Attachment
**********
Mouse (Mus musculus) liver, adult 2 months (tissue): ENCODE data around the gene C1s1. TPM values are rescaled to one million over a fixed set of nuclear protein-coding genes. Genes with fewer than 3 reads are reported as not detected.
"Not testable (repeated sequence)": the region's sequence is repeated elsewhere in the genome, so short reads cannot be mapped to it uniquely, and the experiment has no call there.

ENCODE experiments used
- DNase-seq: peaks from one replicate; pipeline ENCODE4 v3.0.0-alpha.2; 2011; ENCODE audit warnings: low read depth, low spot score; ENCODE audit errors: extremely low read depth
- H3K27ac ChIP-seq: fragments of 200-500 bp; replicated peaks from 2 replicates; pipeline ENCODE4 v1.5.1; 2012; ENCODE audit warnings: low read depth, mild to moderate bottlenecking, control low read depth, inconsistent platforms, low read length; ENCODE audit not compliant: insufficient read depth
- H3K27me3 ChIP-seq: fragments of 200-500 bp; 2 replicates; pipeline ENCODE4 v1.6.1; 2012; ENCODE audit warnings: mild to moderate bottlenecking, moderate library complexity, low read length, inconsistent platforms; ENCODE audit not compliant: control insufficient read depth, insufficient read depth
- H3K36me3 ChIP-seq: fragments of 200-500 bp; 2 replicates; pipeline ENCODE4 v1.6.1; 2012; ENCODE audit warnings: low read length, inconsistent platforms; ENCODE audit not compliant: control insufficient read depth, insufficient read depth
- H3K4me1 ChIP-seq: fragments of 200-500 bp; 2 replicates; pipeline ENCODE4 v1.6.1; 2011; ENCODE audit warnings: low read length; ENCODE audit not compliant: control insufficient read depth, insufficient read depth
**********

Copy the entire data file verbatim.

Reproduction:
Mouse (Mus musculus) liver, adult 2 months (tissue): ENCODE data around the gene C1s1. TPM values are rescaled to one million over a fixed set of nuclear protein-coding genes. Genes with fewer than 3 reads are reported as not detected.
"Not testable (repeated sequence)": the region's sequence is repeated elsewhere in the genome, so short reads cannot be mapped to it uniquely, and the experiment has no call there.

ENCODE experiments used
- DNase-seq: peaks from one replicate; pipeline ENCODE4 v3.0.0-alpha.2; 2011; ENCODE audit warnings: low read depth, low spot score; ENCODE audit errors: extremely low read depth
- H3K27ac ChIP-seq: fragments of 200-500 bp; replicated peaks from 2 replicates; pipeline ENCODE4 v1.5.1; 2012; ENCODE audit warnings: low read depth, mild to moderate bottlenecking, control low read depth, inconsistent platforms, low read length; ENCODE audit not compliant: insufficient read depth
- H3K27me3 ChIP-seq: fragments of 200-500 bp; 2 replicates; pipeline ENCODE4 v1.6.1; 2012; ENCODE audit warnings: mild to moderate bottlenecking, moderate library complexity, low read length, inconsistent platforms; ENCODE audit not compliant: control insufficient read depth, insufficient read depth
- H3K36me3 ChIP-seq: fragments of 200-500 bp; 2 replicates; pipeline ENCODE4 v1.6.1; 2012; ENCODE audit warnings: low read length, inconsistent platforms; ENCODE audit not compliant: control insufficient read depth, insufficient read depth
- H3K4me1 ChIP-seq: fragments of 200-500 bp; 2 replicates; pipeline ENCODE4 v1.6.1; 2011; ENCODE audit warnings: low read length; ENCODE audit not compliant: control insufficient read depth, insufficient read depth